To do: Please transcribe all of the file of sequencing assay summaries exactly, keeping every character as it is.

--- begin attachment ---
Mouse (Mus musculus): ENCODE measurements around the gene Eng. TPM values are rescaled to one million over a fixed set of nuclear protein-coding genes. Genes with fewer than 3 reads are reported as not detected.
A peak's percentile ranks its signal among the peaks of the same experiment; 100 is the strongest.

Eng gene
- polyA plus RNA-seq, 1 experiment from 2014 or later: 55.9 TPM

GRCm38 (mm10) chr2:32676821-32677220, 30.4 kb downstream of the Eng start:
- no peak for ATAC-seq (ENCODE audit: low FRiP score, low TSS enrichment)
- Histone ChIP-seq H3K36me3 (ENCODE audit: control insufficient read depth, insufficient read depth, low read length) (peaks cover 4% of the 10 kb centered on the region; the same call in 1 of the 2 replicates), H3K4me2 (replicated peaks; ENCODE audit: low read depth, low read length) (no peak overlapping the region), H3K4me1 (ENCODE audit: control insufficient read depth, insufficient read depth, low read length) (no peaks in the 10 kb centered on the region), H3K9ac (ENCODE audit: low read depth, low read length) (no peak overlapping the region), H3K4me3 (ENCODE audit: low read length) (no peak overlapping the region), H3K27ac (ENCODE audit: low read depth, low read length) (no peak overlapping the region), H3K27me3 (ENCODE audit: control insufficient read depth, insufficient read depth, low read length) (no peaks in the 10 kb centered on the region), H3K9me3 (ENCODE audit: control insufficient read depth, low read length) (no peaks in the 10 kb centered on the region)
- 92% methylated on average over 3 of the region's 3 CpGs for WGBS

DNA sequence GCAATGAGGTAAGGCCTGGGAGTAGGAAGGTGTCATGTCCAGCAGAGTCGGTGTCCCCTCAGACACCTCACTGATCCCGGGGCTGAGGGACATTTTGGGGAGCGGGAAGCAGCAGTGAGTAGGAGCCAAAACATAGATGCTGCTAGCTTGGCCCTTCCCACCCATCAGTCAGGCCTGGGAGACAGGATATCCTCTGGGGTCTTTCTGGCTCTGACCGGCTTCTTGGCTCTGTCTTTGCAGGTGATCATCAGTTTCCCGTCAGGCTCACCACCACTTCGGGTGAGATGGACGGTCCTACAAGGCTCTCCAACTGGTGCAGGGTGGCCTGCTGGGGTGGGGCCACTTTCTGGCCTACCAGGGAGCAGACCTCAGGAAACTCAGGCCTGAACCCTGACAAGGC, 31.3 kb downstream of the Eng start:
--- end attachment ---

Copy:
Mouse (Mus musculus): ENCODE measurements around the gene Eng. TPM values are rescaled to one million over a fixed set of nuclear protein-coding genes. Genes with fewer than 3 reads are reported as not detected.
A peak's percentile ranks its signal among the peaks of the same experiment; 100 is the strongest.

Eng gene
- polyA plus RNA-seq, 1 experiment from 2014 or later: 55.9 TPM

GRCm38 (mm10) chr2:32676821-32677220, 30.4 kb downstream of the Eng start:
- no peak for ATAC-seq (ENCODE audit: low FRiP score, low TSS enrichment)
- Histone ChIP-seq H3K36me3 (ENCODE audit: control insufficient read depth, insufficient read depth, low read length) (peaks cover 4% of the 10 kb centered on the region; the same call in 1 of the 2 replicates), H3K4me2 (replicated peaks; ENCODE audit: low read depth, low read length) (no peak overlapping the region), H3K4me1 (ENCODE audit: control insufficient read depth, insufficient read depth, low read length) (no peaks in the 10 kb centered on the region), H3K9ac (ENCODE audit: low read depth, low read length) (no peak overlapping the region), H3K4me3 (ENCODE audit: low read length) (no peak overlapping the region), H3K27ac (ENCODE audit: low read depth, low read length) (no peak overlapping the region), H3K27me3 (ENCODE audit: control insufficient read depth, insufficient read depth, low read length) (no peaks in the 10 kb centered on the region), H3K9me3 (ENCODE audit: control insufficient read depth, low read length) (no peaks in the 10 kb centered on the region)
- 92% methylated on average over 3 of the region's 3 CpGs for WGBS

DNA sequence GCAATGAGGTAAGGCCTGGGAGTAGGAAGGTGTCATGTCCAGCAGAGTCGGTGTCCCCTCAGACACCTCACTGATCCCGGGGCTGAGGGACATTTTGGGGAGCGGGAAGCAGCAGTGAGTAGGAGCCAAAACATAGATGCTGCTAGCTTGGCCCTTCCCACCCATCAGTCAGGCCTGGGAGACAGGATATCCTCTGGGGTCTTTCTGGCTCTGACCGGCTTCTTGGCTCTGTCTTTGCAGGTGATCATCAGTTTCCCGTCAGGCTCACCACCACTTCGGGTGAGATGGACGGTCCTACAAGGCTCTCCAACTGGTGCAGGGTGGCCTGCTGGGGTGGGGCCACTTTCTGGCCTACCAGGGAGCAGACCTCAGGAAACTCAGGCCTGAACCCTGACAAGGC, 31.3 kb downstream of the Eng start: